Weekend warrior shoots 40-over par in U.S. Open qualifier after losing bet

A weekend hack lost a bet and had to peg it up in a local U.S. Open qualifier. This is his story.

Ben Smith's picture
Wed, 11 May 2022
Weekend warrior shoots 40-over par in U.S. Open qualifier after losing bet

As golf pros will tell you, the route to the majors through local qualifying can be absolutely maddening and downright stressful.

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It takes an awful lot out of you and when you finally get down to the final stage of qualifying - for any major - there are only a few spots up for grabs. 

On Monday this week, pro golfers Cole Gritton and Thomas Henson were at Oakwood Country in Kansas City, Missouri, for their local U.S Open qualifier. 

They were going off the 10th tee and everything, to all intents and purposes, was normal. Their playing partner for the day was dressed normal, had caddie and the "pros" shook hands. 

"But it was nothing normal after that," Gritton told GolfChannel. Over the course of the next 18 holes, their playing partner John Eckert displayed that he was in fact a weekend hack. 

Eckert had lost a fantasy football bet and was forced by his pals to play as punishment. During his round, he took 112 strokes which left him at a mammoth 40-over par. 

Gritton told GolfChannel he believed something was awry when Eckert pulled out his hybrid for the first tee shot down the par-5 10th hole when the fairway is wide open.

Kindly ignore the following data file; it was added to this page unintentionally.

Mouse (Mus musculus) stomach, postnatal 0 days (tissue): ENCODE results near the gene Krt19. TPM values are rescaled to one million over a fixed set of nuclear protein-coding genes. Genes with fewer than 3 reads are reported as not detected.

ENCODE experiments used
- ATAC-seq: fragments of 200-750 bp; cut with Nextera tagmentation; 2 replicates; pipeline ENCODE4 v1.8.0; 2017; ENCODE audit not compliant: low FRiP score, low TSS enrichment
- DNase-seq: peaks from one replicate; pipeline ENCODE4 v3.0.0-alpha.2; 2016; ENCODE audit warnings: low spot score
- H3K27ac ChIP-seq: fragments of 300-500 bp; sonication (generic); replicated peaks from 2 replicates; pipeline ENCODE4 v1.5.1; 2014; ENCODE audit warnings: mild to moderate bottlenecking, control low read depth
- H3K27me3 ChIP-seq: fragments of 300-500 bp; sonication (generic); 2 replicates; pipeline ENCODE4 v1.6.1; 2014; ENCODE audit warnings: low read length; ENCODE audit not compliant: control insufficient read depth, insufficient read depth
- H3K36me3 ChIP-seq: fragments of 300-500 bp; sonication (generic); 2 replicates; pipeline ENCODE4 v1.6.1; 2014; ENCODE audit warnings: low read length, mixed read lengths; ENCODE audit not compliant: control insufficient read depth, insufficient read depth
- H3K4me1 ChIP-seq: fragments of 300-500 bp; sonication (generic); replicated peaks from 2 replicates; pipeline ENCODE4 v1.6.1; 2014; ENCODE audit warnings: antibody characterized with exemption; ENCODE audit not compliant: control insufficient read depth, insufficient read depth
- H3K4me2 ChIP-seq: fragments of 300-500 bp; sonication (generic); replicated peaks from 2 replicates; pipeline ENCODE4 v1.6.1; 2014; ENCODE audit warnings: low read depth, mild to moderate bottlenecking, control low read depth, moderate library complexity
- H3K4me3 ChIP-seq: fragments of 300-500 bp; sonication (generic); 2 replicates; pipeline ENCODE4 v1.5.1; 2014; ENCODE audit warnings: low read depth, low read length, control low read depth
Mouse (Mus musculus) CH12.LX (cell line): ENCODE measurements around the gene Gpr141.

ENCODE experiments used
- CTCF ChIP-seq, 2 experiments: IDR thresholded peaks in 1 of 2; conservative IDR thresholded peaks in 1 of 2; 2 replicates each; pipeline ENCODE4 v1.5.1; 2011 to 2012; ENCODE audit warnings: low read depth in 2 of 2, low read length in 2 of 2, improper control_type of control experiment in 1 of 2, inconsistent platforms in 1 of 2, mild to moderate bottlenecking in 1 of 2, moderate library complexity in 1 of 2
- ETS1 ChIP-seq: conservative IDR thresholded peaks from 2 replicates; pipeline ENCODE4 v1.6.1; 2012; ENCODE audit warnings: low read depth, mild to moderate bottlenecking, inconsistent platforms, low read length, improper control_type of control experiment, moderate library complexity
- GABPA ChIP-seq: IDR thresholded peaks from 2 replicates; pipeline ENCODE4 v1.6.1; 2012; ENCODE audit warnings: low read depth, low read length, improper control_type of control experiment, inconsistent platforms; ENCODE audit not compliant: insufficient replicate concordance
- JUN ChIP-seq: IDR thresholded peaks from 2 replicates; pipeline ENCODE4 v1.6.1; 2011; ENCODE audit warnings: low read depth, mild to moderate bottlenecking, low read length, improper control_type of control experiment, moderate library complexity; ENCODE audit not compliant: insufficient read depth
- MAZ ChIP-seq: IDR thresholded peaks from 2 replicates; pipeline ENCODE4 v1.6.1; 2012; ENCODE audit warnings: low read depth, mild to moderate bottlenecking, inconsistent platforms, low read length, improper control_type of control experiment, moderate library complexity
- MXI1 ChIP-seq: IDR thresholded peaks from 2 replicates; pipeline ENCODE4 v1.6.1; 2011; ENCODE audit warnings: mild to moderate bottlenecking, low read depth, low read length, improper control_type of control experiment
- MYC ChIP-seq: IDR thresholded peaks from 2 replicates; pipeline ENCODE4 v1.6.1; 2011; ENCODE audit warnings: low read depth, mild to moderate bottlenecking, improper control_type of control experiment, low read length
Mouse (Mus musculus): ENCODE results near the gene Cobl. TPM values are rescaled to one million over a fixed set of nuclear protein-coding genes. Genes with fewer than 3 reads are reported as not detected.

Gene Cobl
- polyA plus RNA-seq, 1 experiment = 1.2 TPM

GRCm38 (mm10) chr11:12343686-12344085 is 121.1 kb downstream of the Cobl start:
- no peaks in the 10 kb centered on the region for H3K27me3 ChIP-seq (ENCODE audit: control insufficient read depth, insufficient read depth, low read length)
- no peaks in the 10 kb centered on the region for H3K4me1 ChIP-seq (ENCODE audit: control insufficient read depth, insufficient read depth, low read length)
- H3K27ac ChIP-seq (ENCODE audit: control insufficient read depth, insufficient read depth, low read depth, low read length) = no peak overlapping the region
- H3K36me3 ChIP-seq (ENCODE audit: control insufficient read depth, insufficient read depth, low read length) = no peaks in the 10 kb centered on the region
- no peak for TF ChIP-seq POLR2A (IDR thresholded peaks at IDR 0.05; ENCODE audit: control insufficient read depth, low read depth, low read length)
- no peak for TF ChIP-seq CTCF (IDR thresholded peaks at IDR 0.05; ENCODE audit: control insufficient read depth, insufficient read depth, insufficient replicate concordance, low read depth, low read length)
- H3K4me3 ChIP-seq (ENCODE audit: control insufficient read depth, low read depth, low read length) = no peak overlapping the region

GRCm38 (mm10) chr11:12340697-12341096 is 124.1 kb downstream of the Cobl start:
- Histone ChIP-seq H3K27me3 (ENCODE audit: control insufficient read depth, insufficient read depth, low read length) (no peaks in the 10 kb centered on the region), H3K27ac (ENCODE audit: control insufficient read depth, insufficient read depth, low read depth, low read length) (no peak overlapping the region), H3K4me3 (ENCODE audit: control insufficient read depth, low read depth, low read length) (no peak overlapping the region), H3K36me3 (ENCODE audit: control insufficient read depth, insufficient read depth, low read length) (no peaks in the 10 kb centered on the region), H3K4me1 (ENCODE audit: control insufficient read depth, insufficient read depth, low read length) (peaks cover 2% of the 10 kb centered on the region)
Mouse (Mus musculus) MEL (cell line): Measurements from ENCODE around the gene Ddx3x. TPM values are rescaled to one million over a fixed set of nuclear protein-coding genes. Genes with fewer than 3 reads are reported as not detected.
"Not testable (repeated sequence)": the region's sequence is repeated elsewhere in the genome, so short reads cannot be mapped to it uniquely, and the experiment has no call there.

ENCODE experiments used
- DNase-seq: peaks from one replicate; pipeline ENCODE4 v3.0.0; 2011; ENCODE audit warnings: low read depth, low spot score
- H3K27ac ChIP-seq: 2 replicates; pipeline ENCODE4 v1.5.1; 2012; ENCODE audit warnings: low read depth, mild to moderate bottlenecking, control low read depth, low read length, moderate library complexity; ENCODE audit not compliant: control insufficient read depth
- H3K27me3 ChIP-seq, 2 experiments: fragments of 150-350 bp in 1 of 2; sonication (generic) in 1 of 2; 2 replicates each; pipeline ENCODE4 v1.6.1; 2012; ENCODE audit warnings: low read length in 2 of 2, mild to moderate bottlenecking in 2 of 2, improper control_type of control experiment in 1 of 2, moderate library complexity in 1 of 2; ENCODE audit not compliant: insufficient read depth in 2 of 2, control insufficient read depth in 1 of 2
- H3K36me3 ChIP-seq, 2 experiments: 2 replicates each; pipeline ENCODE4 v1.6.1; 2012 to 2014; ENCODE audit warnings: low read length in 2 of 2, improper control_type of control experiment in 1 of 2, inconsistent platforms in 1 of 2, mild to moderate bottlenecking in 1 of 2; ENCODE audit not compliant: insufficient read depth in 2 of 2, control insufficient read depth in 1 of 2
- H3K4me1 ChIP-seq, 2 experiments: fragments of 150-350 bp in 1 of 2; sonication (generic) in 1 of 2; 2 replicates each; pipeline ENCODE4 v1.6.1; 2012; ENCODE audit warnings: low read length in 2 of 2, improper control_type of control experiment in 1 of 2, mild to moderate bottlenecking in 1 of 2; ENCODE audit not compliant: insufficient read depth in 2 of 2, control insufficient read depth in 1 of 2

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Gritton told the publication: "He's aimed about 30 degrees left, and he just cold tops it about 15 feet.

"I didn't even know what to say.

"He kind of got it up there decent, but the next red flag was he was putting with his glove on.

"I was thinking maybe this is just some weekend warrior and this has been his dream to play a qualifier."

Eckert did have some moments of acceptable golf. He made par at the 12th, but followed that with back-to-back quadruple bogeys. 

Elsewhere, he did find three more pars in his final six holes. 

"He was pretty quiet for most of the round," Gritton said.

"I actually figured out on the second hole that he graduated from Fort Hays. He was like, 'But I didn't play golf there.' And I'm thinking, Well, obviously."

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Eckert told ESPN: "I'm pretty happy with for pars, for sure. The walking got to me. I'm more of a cart guy myself. 

"The nerves started to calm down and I settled into the round."

He added: "If this were a two-round qualifier, the field may have been in trouble.

The two pros didn't play too great either, each posting 81. 

Gritton told GolfChannel: "I think he was embarrassed and sorry, but he knew what he was doing.

"I'm glad the story blew up, but at the same time, who knows how many fantasy leagues are going to make this their punishment next year."

Gritton confessed of the whole saga that he was "kind of mad, kind of wanted to laugh" and "didn't really know what to feel". 

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